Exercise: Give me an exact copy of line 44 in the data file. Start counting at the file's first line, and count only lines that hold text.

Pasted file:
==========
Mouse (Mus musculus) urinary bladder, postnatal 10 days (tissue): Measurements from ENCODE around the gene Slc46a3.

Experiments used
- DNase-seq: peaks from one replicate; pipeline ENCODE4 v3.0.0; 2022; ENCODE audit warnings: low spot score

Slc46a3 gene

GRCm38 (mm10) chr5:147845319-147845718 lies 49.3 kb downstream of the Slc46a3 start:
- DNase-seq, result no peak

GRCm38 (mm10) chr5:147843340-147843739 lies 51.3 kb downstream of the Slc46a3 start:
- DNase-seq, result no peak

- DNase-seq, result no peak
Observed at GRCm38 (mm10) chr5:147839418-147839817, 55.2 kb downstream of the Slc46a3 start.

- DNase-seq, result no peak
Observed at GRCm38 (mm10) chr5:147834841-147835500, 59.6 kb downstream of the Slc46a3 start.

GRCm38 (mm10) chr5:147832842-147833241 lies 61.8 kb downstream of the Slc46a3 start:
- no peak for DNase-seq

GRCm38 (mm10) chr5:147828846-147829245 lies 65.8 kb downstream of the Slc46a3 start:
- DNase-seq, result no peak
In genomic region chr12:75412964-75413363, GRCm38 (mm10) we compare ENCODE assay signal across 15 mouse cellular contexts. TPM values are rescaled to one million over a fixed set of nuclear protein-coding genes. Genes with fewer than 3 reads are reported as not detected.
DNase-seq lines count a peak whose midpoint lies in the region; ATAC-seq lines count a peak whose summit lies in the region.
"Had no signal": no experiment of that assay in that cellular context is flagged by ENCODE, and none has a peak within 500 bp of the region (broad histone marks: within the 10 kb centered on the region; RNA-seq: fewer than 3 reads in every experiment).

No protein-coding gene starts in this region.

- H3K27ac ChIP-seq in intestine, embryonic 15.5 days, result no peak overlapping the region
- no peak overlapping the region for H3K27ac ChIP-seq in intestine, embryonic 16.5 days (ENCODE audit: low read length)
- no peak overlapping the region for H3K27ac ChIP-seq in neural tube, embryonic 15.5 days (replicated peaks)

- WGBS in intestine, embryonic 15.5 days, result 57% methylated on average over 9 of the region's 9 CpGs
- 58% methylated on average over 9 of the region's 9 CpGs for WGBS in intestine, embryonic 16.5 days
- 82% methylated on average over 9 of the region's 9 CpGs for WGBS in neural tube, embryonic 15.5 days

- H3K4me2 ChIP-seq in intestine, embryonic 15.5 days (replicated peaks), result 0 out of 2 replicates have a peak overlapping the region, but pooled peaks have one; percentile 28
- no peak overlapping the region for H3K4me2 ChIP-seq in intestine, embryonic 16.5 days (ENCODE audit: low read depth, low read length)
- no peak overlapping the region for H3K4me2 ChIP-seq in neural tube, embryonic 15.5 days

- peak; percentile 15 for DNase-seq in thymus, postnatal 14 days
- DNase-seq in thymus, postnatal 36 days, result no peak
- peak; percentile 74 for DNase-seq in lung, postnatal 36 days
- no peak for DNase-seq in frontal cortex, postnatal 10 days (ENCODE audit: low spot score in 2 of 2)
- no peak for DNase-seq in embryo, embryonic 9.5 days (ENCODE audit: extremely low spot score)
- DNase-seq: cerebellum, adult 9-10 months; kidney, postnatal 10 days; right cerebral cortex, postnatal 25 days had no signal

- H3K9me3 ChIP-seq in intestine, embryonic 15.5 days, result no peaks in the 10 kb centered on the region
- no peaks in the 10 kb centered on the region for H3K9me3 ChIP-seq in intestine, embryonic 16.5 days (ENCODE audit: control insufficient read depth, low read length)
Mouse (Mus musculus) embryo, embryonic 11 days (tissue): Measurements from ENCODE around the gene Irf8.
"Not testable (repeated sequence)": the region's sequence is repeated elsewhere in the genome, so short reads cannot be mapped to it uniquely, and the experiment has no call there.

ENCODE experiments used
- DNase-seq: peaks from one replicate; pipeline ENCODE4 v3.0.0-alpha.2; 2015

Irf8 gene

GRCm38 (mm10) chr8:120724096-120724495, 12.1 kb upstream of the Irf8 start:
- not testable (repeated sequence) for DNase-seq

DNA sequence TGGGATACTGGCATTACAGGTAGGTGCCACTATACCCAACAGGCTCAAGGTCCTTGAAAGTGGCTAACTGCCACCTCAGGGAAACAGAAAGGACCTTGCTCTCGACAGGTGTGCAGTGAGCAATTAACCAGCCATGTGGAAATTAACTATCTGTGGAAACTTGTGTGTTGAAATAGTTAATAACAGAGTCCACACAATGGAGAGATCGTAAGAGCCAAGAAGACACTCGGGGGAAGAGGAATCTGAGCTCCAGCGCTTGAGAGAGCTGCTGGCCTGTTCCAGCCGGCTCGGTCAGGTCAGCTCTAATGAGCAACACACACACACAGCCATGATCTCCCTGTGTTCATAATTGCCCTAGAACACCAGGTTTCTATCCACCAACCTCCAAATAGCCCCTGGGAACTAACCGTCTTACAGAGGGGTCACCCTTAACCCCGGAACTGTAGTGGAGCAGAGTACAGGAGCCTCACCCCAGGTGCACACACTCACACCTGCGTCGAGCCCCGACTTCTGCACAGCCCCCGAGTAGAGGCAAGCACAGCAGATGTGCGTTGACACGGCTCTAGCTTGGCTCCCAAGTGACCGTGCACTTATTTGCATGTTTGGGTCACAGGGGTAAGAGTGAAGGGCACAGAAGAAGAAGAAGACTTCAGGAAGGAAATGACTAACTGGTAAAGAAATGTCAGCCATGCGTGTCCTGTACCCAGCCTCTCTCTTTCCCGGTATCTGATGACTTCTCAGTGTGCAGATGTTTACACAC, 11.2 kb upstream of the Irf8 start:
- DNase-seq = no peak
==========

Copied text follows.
- not testable (repeated sequence) for DNase-seq